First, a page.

For Valerie Daniels-Carter, president and chief executive officer of Milwaukee-based V&J Holding Companies Inc., the entrepreneurial bug bit at an early age.
“As a very young child I had entrepreneurial instincts,” she said. “At the age of 6, in the first grade, I was walking 5-year-olds to kindergarten as their guardian for my neighborhood and was compensated $1.25 a week for various families to be the patrol guard, if you will. Always as a child I had different little businesses.”
While she grew up in Milwaukee, Daniels-Carter’s parents encouraged her to develop her entrepreneurial spirit. Her father, a Navy officer, was an entrepreneur himself and started a heating, air conditioning and refrigeration business.
“(Entrepreneurship) was definitely ingrained in me and reinforced and nurtured by my parents,” she said.
After graduating from Custer High School (now named Barack Obama School of Career and Technical Education), Daniels-Carter got her bachelor’s degree at Lincoln University (a historically black university in Oxford, Pennsylvania) and later earned a master’s degree from Cardinal Stritch University.
Daniels-Carter began her career at First Wisconsin National Bank as a retail and commercial lender. Later she was an auditor in the financial underwriting division for MGIC Investment Corp.
She wanted to start her own business and in 1982, Daniels-Carter and her brother John Daniels (an attorney who today is chairman emeritus of Quarles & Brady) launched V&J Foods with a single Burger King restaurant, which they built at 5812 W. Lisbon Ave. in Milwaukee. The company still owns the restaurant.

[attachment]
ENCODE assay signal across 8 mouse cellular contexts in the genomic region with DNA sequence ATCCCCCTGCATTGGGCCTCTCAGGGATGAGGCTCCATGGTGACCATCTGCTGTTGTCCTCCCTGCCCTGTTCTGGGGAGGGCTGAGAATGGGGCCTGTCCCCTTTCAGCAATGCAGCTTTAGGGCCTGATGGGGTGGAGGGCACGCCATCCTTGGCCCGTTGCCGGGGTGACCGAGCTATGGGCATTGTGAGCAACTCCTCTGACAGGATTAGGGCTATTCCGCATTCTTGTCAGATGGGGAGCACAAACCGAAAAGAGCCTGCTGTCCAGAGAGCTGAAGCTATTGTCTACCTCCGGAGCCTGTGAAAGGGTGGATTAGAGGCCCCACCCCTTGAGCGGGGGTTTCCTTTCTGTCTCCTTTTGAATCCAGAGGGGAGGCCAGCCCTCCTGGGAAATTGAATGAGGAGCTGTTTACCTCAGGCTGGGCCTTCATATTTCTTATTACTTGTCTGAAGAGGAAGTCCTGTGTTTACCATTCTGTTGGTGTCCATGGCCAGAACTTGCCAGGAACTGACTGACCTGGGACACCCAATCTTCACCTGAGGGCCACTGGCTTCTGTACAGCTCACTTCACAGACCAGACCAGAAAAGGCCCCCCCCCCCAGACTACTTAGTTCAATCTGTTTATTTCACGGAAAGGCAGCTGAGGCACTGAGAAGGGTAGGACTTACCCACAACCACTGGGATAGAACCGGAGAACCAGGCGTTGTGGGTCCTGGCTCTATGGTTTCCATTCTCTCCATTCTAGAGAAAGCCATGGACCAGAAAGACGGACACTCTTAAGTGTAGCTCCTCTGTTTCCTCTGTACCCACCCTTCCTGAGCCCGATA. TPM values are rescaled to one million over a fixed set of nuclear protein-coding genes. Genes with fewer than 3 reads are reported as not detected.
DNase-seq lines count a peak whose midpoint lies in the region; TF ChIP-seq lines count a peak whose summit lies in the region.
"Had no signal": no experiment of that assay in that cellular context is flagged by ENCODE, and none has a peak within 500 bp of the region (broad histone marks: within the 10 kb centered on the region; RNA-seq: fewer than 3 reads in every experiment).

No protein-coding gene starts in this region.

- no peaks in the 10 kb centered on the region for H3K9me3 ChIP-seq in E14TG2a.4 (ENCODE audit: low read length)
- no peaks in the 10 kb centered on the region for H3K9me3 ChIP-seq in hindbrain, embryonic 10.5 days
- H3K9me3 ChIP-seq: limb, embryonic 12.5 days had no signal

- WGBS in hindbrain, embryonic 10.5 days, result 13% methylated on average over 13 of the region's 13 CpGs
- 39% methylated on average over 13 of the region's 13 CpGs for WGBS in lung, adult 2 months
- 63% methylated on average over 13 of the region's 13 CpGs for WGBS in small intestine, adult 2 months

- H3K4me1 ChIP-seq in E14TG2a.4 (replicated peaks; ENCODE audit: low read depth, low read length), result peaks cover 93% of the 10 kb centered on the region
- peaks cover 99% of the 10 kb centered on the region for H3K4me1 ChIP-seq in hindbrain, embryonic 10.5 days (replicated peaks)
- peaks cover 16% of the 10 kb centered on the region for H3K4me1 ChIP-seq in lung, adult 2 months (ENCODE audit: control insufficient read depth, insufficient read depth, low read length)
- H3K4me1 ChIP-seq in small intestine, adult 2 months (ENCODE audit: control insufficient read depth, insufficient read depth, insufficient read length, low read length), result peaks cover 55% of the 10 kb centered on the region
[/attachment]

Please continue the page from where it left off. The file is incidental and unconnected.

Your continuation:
John Daniels, the chairman for V&J, invested in the company and has served as an advisor for Valerie Daniels-Carter, who leads the day-to-day operations of V&J as its CEO.
“He was a financial investor into the company but a great supporter for me and a phenomenal advisor to me,” Daniels-Carter said. “He saw the passion I had to be an entrepreneur and wholeheartedly he, along with my husband and other family members, supported me in order to be able to do it.”
They decided to become a Burger King franchisee after examining several business opportunities, Daniels-Carter said.
“We had looked at and investigated a number of organizations and at that time Burger King had an aggressive development model,” she said. “I had never been in the food industry before. I was able to construct an agreement with them that basically said if I make the investment and I wasn’t happy with it in three years I could revisit my decision with them. …When I first entered the business, I really loved it. I had some really great people on my team, which makes a huge difference. I decided within the first year, I’m going to stick with this.”
Within 16 years, Daniels-Carter grew the company into a 137-unit, multi-brand operation. Today the company has 131 restaurant units including real estate holdings and operation agreements.
“Between a combination of acquisitions and build-outs we were able to ramp-up and build the company to being on a larger scale,” she said. “You scale it with great people and you scale it with the proper tools. That’s really what I did. Making sure I had all of the proper systems in place to be able to manage multiple units and looking for good talent. … Fortunately for me I was able to really have a group of individuals encircled in my company that saw the passion, saw the excitement that I had, understood the mission and wanted to be a part of the success story.”
The success Daniels-Carter had in growing her business led to more opportunities as other brands approached her about adding franchises. In addition to Burger King, V&J brands now include Pizza Hut, Auntie Anne’s, Coffee Beanery, Nino’s Southern Sides, MyYoMy Frozen Yogurt and Captain D’s Seafood.
“In most cases the franchisor reached out to me to see if I was interested in the opportunity,” she said.